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North Korea’s About-Face? It’s a Return to Form.

Yes, even dictators get cold feet.

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, New York Times

Yes, even dictators get cold feet.

Wednesday’s news that North Korea was considering calling off Kim Jong Un’s planned June meeting with President Donald Trump reflected a pattern by the unpredictable regime: diplomatic outreach, followed by erratic behavior and, in many cases, an outright rejection of peace overtures.

Here’s a look at some other times when the North did a sudden about-face:

— Dashed Hopes at Six-Party Talks

After its withdrawal from the Nuclear Nonproliferation Treaty, North Korea agreed to take part in six-party talks with the United States and regional powers, and pledged in 2005 to “abandon nuclear weapons and existing nuclear programs.” But the following year it conducted its first nuclear test.

By 2009, after months of provocative behavior, Pyongyang said it would permanently pull out of nuclear disarmament talks and restart its nuclear program, and it expelled United Nations inspectors from the country.

— Spurning Outreach from Washington

After the Sept. 11, 2001, terrorist attacks, President George W. Bush declared North Korea, along with Iraq and Iran, part of an “axis of evil,” but toward the end of his term his advisers softened that approach.

In 2008, Washington dropped North Korea from its list of state sponsors of terrorism and agreed to send the North economic aid in return for Pyongyang disclosing and disabling its nuclear facilities. But by December that agreement had collapsed, after North Korea refused to allow for a system of verifying its compliance with the deal.

— Rebuffing Obama, Too

President Barack Obama’s approach to North Korea included steadily tightening economic pressure, while allowing U.S. diplomats to quietly meet with their North Korean counterparts.

That resulted in a deal, announced in February 2012, in which North Korea was to halt operations at its Yongbyon nuclear reactor and permit inspectors to verify that it had suspended its nuclear and missile programs. The United States, in return, pledged to offer food aid to North Korea. The deal raised hopes that Kim, then the country’s new leader, was open to working with the West to reduce tensions.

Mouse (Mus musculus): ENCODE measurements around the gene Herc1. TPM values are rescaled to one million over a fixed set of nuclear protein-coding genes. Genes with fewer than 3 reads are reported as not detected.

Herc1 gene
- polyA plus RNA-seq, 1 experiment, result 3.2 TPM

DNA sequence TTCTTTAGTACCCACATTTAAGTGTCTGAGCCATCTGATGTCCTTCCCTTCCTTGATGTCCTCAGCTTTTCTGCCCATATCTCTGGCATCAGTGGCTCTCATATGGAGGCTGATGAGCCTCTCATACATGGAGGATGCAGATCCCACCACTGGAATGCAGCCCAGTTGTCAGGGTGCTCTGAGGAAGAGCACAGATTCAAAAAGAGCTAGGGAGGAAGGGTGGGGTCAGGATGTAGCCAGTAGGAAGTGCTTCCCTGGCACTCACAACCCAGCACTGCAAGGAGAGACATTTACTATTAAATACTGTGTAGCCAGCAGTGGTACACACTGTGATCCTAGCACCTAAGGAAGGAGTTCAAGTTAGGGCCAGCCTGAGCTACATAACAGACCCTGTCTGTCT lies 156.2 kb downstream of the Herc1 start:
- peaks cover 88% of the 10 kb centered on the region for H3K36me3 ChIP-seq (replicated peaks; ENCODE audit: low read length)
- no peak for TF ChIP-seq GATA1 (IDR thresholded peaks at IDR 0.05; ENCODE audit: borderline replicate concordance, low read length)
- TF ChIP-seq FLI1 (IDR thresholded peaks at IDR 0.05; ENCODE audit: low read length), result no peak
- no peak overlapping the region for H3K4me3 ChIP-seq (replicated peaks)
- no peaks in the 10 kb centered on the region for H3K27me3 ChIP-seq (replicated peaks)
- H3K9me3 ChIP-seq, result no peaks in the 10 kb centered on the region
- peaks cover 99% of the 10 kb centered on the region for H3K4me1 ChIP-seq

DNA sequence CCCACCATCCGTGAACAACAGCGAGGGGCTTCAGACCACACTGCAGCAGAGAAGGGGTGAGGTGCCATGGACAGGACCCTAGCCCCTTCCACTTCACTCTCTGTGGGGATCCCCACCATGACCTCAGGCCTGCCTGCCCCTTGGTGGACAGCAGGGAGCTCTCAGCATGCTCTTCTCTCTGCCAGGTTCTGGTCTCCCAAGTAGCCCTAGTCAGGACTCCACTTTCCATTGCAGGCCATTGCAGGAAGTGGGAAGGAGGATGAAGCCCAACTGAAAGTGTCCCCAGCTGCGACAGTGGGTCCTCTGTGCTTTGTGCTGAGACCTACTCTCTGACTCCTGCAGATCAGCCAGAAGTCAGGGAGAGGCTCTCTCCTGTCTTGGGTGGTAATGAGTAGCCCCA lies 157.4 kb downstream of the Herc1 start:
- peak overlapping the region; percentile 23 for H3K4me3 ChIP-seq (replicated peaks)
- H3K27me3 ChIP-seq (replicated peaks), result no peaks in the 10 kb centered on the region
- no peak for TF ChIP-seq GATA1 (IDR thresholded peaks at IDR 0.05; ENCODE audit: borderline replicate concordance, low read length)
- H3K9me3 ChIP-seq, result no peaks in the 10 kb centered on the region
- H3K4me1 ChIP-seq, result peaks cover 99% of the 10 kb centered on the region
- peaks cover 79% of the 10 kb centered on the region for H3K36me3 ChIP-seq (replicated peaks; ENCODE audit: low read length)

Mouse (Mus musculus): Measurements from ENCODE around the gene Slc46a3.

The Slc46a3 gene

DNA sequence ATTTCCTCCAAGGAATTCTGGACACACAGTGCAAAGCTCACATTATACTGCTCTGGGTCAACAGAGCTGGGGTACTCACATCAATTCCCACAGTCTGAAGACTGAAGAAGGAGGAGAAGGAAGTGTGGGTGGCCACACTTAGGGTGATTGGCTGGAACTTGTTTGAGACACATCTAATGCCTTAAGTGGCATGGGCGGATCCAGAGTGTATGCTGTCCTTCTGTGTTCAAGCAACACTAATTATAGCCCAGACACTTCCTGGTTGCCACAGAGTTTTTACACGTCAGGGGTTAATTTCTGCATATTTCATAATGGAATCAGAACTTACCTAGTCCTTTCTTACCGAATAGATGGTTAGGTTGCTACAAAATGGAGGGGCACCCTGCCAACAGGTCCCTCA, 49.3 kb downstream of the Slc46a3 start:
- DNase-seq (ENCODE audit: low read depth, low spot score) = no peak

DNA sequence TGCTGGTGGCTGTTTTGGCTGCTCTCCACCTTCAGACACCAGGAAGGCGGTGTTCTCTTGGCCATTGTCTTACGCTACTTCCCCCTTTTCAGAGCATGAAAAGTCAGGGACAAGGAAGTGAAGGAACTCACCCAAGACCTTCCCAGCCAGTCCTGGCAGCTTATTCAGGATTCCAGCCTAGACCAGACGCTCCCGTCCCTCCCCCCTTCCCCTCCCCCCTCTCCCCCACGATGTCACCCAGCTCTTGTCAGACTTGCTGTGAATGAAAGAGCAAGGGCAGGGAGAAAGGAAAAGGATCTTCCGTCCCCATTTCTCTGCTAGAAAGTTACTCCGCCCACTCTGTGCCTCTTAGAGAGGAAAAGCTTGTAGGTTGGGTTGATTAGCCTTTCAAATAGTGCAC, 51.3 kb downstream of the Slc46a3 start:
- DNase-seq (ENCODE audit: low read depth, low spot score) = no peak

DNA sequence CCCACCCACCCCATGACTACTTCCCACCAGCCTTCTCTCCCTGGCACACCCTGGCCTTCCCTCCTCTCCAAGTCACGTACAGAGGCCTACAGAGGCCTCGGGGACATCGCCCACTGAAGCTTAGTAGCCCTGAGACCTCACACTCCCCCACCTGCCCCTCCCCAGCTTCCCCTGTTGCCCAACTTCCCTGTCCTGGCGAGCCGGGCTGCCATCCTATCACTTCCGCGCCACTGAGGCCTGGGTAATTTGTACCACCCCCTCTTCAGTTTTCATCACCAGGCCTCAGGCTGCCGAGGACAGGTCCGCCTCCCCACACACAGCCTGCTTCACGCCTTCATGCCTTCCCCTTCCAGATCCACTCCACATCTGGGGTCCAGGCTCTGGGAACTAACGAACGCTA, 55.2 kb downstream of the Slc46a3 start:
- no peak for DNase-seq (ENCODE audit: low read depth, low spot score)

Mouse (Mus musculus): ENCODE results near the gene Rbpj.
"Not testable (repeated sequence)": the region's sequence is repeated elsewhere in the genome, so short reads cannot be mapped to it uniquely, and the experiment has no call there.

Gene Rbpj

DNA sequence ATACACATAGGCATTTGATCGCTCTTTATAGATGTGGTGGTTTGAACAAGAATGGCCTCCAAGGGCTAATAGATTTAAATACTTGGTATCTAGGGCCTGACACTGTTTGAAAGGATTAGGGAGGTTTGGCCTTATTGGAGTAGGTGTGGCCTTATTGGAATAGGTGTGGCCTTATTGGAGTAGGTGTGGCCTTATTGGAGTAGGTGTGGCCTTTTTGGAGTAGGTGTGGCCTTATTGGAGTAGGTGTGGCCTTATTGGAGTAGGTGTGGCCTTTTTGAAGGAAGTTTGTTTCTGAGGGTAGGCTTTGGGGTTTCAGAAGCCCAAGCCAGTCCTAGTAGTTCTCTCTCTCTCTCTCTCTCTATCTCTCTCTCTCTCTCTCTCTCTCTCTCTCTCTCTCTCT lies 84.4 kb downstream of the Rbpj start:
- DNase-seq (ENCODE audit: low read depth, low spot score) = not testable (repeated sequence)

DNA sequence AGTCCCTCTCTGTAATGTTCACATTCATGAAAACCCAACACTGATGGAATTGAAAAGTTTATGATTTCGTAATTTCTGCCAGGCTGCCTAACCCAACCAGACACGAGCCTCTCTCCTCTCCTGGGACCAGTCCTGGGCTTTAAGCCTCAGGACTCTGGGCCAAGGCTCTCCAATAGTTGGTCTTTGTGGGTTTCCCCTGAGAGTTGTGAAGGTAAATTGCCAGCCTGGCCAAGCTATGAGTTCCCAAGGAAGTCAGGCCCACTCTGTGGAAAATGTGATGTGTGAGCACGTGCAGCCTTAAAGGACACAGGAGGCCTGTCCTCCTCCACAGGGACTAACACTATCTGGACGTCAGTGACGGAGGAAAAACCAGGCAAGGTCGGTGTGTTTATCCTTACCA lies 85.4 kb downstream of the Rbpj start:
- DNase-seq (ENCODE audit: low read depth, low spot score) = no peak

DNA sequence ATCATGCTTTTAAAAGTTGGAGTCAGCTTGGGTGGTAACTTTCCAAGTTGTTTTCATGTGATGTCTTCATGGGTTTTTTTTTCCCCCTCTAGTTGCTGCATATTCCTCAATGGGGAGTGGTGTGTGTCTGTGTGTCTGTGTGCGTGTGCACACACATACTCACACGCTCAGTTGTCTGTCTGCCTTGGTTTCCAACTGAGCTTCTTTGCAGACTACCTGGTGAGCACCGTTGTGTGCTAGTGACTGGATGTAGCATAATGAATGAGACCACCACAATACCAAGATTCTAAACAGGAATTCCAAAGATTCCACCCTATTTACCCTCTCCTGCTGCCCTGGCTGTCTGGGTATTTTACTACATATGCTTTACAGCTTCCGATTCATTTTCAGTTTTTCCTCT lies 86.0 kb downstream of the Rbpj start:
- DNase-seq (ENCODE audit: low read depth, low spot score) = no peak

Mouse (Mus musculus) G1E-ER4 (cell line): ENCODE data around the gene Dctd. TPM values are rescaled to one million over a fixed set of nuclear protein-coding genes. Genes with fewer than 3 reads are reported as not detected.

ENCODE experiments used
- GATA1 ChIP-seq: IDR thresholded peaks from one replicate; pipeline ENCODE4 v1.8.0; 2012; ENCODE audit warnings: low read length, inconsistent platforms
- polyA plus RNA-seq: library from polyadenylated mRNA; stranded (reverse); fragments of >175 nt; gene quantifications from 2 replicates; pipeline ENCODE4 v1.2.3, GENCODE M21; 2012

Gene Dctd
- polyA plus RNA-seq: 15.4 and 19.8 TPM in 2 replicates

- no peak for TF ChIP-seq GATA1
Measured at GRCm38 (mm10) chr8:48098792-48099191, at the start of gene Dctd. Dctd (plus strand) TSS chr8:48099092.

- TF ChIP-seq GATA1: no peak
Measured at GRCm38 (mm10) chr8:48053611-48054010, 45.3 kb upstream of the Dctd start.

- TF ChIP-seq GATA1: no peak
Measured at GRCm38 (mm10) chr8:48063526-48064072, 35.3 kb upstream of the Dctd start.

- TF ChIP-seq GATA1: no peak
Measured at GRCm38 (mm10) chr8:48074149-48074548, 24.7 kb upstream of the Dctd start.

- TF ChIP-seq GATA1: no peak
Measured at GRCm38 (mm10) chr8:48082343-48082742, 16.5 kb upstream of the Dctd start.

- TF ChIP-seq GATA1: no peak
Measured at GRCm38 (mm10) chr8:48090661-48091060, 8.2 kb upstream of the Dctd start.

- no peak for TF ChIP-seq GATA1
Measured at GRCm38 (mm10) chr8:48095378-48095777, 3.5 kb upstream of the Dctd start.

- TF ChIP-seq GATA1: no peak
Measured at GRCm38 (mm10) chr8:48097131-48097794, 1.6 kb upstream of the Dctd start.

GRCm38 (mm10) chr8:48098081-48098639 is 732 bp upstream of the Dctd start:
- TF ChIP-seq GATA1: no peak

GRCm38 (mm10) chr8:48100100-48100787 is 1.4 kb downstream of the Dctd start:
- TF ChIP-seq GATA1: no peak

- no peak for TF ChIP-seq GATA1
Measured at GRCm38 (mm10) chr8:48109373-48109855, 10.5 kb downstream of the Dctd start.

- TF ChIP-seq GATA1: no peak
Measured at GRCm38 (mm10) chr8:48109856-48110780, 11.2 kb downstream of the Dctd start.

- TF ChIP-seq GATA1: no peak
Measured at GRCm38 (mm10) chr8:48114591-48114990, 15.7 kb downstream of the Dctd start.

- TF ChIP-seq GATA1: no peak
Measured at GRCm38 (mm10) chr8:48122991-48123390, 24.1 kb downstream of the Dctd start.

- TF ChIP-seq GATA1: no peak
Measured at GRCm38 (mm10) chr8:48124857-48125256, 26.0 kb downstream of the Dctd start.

But within a month North Korea threatened to launch a satellite, killing the agreement.

— Band On the Run

In 2015, Kim’s favorite pop band was supposed to travel to China for its first performance outside the country. The Moranbong Band was known for performing Western pop songs and North Korean revolutionary standards in tight dresses and high heels, and its roughly 20 members were reportedly hand-picked by Kim.

But hours before they were to perform, the band abruptly left Beijing. North Korea did not explain the reason for the musicians’ departure, and the episode reinforced perceptions about the unpredictable nature of the country’s young leader.

— Rocky Road to Olympic Harmony

Kim’s recent diplomatic outreach kicked into high gear in February of this year during the Winter Olympics in Pyeongchang, South Korea. But the road to thawing relations with its archenemy, South Korea, was rocky.

Weeks before the Olympics, the North canceled a joint cultural event it had planned to hold with South Korean K-pop bands, blaming “insulting” South Korean news coverage of its participation in the Winter Olympics.

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